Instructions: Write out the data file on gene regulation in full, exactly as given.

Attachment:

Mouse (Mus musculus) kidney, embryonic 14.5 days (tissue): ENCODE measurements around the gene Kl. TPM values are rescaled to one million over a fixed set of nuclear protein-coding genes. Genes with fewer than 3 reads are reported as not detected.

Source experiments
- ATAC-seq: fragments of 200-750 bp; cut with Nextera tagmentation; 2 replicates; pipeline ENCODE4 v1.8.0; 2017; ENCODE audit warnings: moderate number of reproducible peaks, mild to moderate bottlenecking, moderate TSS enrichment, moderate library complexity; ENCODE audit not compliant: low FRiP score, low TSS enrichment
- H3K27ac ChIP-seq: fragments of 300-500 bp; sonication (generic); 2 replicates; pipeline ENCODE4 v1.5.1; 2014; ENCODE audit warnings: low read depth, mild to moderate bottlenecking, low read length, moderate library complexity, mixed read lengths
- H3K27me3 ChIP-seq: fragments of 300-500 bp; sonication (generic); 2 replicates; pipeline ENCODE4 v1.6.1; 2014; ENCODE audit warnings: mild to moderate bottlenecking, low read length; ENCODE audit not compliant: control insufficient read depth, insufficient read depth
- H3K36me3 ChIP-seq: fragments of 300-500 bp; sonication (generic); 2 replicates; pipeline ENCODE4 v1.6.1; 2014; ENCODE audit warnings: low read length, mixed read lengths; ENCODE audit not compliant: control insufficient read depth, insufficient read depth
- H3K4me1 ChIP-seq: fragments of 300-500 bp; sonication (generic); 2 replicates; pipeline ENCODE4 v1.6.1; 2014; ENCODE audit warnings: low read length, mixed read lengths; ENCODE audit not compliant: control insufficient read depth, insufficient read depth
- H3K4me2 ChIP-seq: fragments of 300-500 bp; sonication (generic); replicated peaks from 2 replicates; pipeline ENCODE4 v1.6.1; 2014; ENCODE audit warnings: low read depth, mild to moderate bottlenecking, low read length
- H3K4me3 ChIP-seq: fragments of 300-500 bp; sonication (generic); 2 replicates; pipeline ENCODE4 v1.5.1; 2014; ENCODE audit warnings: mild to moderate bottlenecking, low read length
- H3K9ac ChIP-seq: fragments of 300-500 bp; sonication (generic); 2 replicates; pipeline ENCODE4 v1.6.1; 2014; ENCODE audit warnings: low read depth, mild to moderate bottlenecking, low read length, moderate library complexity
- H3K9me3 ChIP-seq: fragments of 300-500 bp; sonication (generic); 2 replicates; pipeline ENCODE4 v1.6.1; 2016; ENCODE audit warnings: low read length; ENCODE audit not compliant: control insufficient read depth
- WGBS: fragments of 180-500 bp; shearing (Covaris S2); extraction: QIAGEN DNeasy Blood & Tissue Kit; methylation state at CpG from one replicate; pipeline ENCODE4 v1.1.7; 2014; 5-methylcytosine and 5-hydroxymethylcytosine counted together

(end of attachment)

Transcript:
Mouse (Mus musculus) kidney, embryonic 14.5 days (tissue): ENCODE measurements around the gene Kl. TPM values are rescaled to one million over a fixed set of nuclear protein-coding genes. Genes with fewer than 3 reads are reported as not detected.

Source experiments
- ATAC-seq: fragments of 200-750 bp; cut with Nextera tagmentation; 2 replicates; pipeline ENCODE4 v1.8.0; 2017; ENCODE audit warnings: moderate number of reproducible peaks, mild to moderate bottlenecking, moderate TSS enrichment, moderate library complexity; ENCODE audit not compliant: low FRiP score, low TSS enrichment
- H3K27ac ChIP-seq: fragments of 300-500 bp; sonication (generic); 2 replicates; pipeline ENCODE4 v1.5.1; 2014; ENCODE audit warnings: low read depth, mild to moderate bottlenecking, low read length, moderate library complexity, mixed read lengths
- H3K27me3 ChIP-seq: fragments of 300-500 bp; sonication (generic); 2 replicates; pipeline ENCODE4 v1.6.1; 2014; ENCODE audit warnings: mild to moderate bottlenecking, low read length; ENCODE audit not compliant: control insufficient read depth, insufficient read depth
- H3K36me3 ChIP-seq: fragments of 300-500 bp; sonication (generic); 2 replicates; pipeline ENCODE4 v1.6.1; 2014; ENCODE audit warnings: low read length, mixed read lengths; ENCODE audit not compliant: control insufficient read depth, insufficient read depth
- H3K4me1 ChIP-seq: fragments of 300-500 bp; sonication (generic); 2 replicates; pipeline ENCODE4 v1.6.1; 2014; ENCODE audit warnings: low read length, mixed read lengths; ENCODE audit not compliant: control insufficient read depth, insufficient read depth
- H3K4me2 ChIP-seq: fragments of 300-500 bp; sonication (generic); replicated peaks from 2 replicates; pipeline ENCODE4 v1.6.1; 2014; ENCODE audit warnings: low read depth, mild to moderate bottlenecking, low read length
- H3K4me3 ChIP-seq: fragments of 300-500 bp; sonication (generic); 2 replicates; pipeline ENCODE4 v1.5.1; 2014; ENCODE audit warnings: mild to moderate bottlenecking, low read length
- H3K9ac ChIP-seq: fragments of 300-500 bp; sonication (generic); 2 replicates; pipeline ENCODE4 v1.6.1; 2014; ENCODE audit warnings: low read depth, mild to moderate bottlenecking, low read length, moderate library complexity
- H3K9me3 ChIP-seq: fragments of 300-500 bp; sonication (generic); 2 replicates; pipeline ENCODE4 v1.6.1; 2016; ENCODE audit warnings: low read length; ENCODE audit not compliant: control insufficient read depth
- WGBS: fragments of 180-500 bp; shearing (Covaris S2); extraction: QIAGEN DNeasy Blood & Tissue Kit; methylation state at CpG from one replicate; pipeline ENCODE4 v1.1.7; 2014; 5-methylcytosine and 5-hydroxymethylcytosine counted together